LONDON (Reuters) - Innocent athletes worried that their world and European records will be struck off received an apology on Tuesday from the official who proposed the radical anti-doping plan.
European Athletics' taskforce chair Pierce O'Callaghan said he accepted that some record-breakers would be "collateral damage" under the measures which suggest resetting pre-2005 marks.
The proposal, which was announced by European Athletics on Monday, was immediately condemned by several athletes with Britain's Paula Radcliffe branding it "cowardly".
"Apologies to the athletes, we never intended to damage their reputation and legacy," O'Callaghan told BBC Radio.
Under the plan, any athlete breaking a record would have to have been drug-tested many times in the lead-up. A sample taken afterwards would have to be available for retesting for 10 years.
European Athletics' ruling council has accepted the project team's recommendations, which it wants to be extended to world records.
Radcliffe faces having her 2003 women's marathon world record of two hours 15 minutes 25 seconds expunged, but O'Callaghan said there was a bigger picture.
"It (The proposal) is intended to give the public belief and credibility in what they are watching in the sport," he said.
European Athletics will forward a report to the International Association of Athletics Federations (IAAF), which will study it at its Council meeting in August.
If the proposal is accepted, current records failing to meet the guidelines would no longer be officially sanctioned although they would remain on the "all-time list".
O'Callaghan said he had spoken to Radcliffe and Britain's triple jump world record holder Jonathan Edwards, another athlete who could be affected because his mark was set in 1995.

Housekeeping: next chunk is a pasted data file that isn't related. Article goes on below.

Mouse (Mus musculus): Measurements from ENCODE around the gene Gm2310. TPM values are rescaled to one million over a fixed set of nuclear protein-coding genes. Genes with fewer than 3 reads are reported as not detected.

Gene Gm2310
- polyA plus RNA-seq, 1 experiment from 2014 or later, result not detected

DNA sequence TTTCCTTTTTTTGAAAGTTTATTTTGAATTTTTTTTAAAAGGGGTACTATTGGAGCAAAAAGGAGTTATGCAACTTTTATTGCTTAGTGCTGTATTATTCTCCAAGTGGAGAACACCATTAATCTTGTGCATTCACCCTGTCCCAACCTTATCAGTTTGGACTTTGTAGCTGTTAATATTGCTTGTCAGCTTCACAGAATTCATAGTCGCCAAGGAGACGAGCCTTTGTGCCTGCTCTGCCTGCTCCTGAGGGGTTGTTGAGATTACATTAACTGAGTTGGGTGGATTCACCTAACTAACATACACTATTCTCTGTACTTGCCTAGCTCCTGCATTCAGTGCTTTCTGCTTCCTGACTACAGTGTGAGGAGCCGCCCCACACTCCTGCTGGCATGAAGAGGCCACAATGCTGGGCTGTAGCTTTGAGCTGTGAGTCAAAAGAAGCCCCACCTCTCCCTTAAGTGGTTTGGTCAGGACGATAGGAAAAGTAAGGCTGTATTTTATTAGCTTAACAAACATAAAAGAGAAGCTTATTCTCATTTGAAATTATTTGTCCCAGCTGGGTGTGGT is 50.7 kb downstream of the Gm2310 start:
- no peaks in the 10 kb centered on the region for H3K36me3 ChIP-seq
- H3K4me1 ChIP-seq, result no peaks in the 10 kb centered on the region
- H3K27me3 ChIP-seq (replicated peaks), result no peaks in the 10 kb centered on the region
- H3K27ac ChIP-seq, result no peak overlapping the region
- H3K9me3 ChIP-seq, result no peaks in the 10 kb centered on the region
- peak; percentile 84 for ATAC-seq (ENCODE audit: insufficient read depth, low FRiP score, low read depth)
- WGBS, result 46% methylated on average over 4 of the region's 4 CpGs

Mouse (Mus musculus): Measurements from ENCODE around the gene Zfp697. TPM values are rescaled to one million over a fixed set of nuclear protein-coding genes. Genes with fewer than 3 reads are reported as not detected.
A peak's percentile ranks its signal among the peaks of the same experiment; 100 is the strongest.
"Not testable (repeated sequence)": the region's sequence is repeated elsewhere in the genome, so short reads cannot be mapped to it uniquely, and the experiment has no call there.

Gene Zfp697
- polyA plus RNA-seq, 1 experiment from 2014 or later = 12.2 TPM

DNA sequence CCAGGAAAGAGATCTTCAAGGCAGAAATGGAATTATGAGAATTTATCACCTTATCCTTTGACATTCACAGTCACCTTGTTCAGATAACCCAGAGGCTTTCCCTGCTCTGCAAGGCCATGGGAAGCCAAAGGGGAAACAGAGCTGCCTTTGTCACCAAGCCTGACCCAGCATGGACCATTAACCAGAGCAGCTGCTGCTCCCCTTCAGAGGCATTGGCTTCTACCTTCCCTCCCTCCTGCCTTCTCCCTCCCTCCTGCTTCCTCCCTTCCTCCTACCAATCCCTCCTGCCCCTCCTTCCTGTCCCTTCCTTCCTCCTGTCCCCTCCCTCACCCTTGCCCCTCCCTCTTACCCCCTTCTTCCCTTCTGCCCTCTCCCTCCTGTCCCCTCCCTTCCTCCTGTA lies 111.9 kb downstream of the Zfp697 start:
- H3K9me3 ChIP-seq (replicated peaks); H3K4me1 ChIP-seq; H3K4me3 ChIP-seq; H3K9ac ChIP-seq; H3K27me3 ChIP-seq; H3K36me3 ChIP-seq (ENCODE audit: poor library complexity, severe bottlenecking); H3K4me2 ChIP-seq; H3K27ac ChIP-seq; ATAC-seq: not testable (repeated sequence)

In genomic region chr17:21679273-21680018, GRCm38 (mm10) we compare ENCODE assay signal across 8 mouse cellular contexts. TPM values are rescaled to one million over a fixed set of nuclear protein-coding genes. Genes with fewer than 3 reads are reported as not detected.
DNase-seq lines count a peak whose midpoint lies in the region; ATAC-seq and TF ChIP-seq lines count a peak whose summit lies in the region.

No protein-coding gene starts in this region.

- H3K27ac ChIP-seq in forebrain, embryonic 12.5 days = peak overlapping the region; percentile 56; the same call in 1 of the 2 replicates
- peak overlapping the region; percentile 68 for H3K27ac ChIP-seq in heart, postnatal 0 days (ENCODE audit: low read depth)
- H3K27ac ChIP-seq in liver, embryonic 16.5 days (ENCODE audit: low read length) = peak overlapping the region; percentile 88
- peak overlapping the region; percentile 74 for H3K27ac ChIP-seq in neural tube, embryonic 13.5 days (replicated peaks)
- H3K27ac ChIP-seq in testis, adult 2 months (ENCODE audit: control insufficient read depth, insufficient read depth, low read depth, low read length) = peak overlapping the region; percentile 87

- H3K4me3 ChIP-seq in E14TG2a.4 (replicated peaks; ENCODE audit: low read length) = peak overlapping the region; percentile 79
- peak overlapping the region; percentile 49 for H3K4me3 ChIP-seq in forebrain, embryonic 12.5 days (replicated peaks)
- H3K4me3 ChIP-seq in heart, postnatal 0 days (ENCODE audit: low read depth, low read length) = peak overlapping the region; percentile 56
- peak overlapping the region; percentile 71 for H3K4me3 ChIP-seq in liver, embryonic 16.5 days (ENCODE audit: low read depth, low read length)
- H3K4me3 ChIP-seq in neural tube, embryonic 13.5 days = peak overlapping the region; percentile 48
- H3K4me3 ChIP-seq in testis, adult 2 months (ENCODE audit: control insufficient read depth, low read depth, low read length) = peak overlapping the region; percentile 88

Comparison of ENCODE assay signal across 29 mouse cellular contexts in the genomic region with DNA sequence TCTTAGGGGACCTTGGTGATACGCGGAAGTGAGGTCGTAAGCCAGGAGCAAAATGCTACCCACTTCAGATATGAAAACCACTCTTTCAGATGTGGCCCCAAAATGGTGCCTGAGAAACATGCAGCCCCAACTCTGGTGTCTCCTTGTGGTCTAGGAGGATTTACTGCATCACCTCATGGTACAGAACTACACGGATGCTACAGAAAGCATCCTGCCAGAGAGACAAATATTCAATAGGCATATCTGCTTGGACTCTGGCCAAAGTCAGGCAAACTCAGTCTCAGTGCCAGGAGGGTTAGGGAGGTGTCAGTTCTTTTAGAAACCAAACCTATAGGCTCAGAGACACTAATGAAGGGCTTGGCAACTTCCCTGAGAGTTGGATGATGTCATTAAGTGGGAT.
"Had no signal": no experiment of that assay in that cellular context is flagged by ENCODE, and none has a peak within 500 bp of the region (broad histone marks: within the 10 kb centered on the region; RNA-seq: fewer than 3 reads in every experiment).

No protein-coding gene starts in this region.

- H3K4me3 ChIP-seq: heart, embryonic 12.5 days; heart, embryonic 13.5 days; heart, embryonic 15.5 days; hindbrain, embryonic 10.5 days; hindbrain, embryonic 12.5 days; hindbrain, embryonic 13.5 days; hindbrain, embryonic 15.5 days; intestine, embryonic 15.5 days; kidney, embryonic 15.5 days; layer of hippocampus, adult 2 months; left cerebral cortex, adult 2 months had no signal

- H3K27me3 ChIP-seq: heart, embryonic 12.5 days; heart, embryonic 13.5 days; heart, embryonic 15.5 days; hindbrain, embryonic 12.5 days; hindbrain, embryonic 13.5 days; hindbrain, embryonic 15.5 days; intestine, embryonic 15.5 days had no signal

The official compared the changes to English football revamping its structure to incorporate the Premier League in 1992 or rugby union's Six Nations emerging out of the Five Nations tournament in 2000.
"We hope people look at it in that vein, rather than stripping great athletes like Paula of their records," he said.
"Unfortunately, Paula ran her records in a golden period that happens to be two years before the technology moved on.
"People should not look at Paula's records and throw them in with doping records - she achieved her performance, as did Jonathan, with 100 percent integrity."
The IAAF has only stored blood and urine samples since 2005. Other world records under threat would include Mike Powell's 1991 long jump mark of 8.95m and Hicham El Guerrouj's 1998 1500m time of 3 minutes 26.00 seconds.
There is no suggestion that any of these athletes took drugs.
Another British athlete, Steve Cram, weighed into the controversy on Tuesday, dismissing the plan as a "PR exercise".
Under the proposals, Cram's 1985 mile and 2000m European records would be removed from the books.
(Reporting by Neil Robinson, editing by Ed Osmond)